The words “college,” “students,” and “poor” have become synonyms for one another is recent decades. This unfortunate truth can be related back to the rising costs of higher education; tution, books, housing, etc.
At SFSU, “poor college students” find themselves losing even more money due to living in one of the most famous -and expensive- cities in the world. The average rent for a one-bedroom apartment per month in San Francisco is $1,300, a two-bedroom is $1,600, and a three-bedroom is $2,100.
Compared to the national medium, the cost of utilities in the city is 7 percent higher, transportation 11 percent, groceries 16 percent, and housing is 172 percent higher. By way of comparison, Phoenix’s cost of living is 39% below that of San Francisco, Miami’s is 34%, Anchorage 22%, Knoxville 45%, and Dallas is 43%.
Overall, the cost of living in San Francisco is 62 percent above the nation’s average; a not-so-optimistic statistic for those “poor college students” hoping to live and work in one of the world’s most beautiful cities.People and students especially who dream of attending college in one of the United State’s largest and most popular city must be financially prepared the city’s inflated cost of living and education; or prepare to work very hard.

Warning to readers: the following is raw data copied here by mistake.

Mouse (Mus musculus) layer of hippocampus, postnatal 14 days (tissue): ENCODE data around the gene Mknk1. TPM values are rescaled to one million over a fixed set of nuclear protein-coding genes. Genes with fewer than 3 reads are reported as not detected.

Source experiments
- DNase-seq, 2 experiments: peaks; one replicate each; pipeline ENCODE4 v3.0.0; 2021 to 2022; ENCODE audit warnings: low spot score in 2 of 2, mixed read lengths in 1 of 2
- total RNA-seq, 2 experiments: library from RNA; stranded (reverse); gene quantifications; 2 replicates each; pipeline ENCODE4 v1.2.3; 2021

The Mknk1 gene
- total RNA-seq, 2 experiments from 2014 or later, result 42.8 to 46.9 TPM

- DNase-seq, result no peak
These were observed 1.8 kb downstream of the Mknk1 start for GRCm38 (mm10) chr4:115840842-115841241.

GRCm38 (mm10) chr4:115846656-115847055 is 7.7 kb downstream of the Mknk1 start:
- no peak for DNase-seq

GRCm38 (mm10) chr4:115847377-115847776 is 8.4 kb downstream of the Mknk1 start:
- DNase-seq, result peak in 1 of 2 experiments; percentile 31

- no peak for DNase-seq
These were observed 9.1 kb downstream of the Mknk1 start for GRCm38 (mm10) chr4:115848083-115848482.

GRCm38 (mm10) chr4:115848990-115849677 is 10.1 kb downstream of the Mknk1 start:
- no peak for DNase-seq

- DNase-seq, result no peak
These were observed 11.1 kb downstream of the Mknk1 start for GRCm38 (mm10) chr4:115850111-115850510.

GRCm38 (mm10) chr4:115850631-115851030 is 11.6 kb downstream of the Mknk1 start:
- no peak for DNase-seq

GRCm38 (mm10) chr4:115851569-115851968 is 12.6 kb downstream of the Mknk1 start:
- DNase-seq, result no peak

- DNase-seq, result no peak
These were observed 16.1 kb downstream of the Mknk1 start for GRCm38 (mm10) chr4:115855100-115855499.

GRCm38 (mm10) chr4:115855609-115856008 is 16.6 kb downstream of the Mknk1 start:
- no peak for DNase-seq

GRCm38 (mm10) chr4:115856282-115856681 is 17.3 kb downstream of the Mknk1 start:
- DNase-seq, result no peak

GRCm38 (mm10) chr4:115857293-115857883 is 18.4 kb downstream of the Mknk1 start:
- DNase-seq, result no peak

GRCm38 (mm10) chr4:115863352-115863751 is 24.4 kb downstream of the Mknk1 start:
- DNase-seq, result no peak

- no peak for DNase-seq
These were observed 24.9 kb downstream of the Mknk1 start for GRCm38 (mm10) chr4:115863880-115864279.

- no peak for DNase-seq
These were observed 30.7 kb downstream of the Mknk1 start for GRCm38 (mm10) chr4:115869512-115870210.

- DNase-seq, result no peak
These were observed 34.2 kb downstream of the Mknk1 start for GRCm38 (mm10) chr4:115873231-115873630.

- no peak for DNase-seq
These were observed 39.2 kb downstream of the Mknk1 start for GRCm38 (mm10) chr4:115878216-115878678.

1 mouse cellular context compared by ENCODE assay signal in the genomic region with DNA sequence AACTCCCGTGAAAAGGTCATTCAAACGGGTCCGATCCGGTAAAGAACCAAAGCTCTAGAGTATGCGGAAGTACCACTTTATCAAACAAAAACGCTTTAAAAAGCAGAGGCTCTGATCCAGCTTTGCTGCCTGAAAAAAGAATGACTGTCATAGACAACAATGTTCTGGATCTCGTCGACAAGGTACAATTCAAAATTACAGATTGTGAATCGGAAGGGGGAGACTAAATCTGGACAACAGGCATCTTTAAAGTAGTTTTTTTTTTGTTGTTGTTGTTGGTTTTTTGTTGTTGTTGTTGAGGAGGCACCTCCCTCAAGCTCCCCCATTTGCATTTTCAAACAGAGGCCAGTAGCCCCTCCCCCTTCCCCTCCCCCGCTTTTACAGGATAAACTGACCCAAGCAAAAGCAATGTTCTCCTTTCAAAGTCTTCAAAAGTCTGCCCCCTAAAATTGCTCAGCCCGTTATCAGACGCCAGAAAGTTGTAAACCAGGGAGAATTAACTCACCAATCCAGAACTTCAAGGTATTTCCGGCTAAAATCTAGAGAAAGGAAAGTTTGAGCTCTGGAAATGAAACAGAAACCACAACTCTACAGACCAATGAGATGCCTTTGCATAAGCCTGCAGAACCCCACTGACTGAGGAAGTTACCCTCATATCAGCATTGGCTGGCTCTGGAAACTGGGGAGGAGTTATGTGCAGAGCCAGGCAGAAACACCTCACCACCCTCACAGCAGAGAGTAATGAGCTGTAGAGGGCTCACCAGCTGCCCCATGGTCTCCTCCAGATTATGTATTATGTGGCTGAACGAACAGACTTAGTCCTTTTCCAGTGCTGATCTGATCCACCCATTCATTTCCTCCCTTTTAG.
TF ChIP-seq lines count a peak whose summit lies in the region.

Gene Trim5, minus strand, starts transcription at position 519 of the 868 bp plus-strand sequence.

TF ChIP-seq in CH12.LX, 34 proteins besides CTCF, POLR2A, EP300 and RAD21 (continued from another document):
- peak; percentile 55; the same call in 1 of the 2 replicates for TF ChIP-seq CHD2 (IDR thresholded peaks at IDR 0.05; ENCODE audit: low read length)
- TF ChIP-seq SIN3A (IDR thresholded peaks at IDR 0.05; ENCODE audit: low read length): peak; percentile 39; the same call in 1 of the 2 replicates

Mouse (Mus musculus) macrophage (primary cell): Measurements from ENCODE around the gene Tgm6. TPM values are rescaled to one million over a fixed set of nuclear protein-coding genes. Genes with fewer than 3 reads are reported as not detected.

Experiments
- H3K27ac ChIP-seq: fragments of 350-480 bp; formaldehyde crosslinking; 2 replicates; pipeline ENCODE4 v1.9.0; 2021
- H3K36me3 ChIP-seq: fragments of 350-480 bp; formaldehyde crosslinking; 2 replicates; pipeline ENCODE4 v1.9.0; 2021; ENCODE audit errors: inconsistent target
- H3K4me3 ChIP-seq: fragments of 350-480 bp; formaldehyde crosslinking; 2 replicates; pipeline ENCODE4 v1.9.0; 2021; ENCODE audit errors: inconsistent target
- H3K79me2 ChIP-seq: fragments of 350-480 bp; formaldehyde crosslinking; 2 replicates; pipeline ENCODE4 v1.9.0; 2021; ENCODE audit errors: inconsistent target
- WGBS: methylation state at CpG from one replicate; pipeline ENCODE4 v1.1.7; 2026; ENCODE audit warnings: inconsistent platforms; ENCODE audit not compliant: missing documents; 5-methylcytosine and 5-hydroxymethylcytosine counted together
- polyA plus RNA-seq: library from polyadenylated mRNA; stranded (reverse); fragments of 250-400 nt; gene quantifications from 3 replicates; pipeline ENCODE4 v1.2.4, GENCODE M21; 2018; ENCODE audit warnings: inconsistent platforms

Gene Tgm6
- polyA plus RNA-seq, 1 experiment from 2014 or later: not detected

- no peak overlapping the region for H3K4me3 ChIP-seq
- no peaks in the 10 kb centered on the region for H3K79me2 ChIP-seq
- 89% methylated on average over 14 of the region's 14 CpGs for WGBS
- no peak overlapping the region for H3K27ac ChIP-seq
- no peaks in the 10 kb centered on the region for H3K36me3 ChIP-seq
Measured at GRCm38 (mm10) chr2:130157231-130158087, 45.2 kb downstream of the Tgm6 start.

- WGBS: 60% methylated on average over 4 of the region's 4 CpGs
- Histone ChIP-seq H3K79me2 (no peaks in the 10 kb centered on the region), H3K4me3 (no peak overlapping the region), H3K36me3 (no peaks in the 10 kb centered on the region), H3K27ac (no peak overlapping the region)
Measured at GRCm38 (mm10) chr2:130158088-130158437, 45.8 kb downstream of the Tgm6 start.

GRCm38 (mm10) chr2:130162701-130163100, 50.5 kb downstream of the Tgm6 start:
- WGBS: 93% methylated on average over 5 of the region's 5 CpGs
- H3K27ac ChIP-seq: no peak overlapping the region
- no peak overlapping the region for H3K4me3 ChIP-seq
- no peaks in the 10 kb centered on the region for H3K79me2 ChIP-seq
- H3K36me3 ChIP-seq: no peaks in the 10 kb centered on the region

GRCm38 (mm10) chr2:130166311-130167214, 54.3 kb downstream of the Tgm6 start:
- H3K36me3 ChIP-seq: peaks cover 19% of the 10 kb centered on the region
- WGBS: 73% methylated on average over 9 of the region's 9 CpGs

A senior at SFSU, Caitlin works as a student assistant to the Dean of Student Affairs in the Student Services building on campus. Coming from a single income family, Caitlin’s mother and father have spent the past four years struggling to put both her and her older brother through college.
After her mother received a pink slip from the Stockton Unified School District in 2007, she has since become a devoted homemaker, though that loss of income has been greatly felt by the family’s finances.
Caitlin’s father, a worker for the Union Pacific Railroad, has been devotedly working overtime in recent months to make up the loss, but with two kids in college, it’s been difficult.
“My poor dad,” says Caitlin. “It breaks my heart how much he works but he does it for us. I’m so thankful for him, but I know I need to do my part, now more than ever.”
The beep of the elevator as it reaches each new floor causes Caitlin’s heart to accelerate in unwanted anticipation. Two… BEEP…Three. Tugging at her blue and purple plaid button up, tucking her wavy bark-colored hair, she steps gingerly out onto the fourth floor.
She is greeted with SFSU banners on the white wall directly in front of the elevator’s steel gray doors, arranged in various patterns meant to exude school pride to all who pass.
Passing two bold red lounge chairs and a more subdued navy couch, Caitlin sets her purse down under her neatly organized desk, and prepares to spend the next four behind it.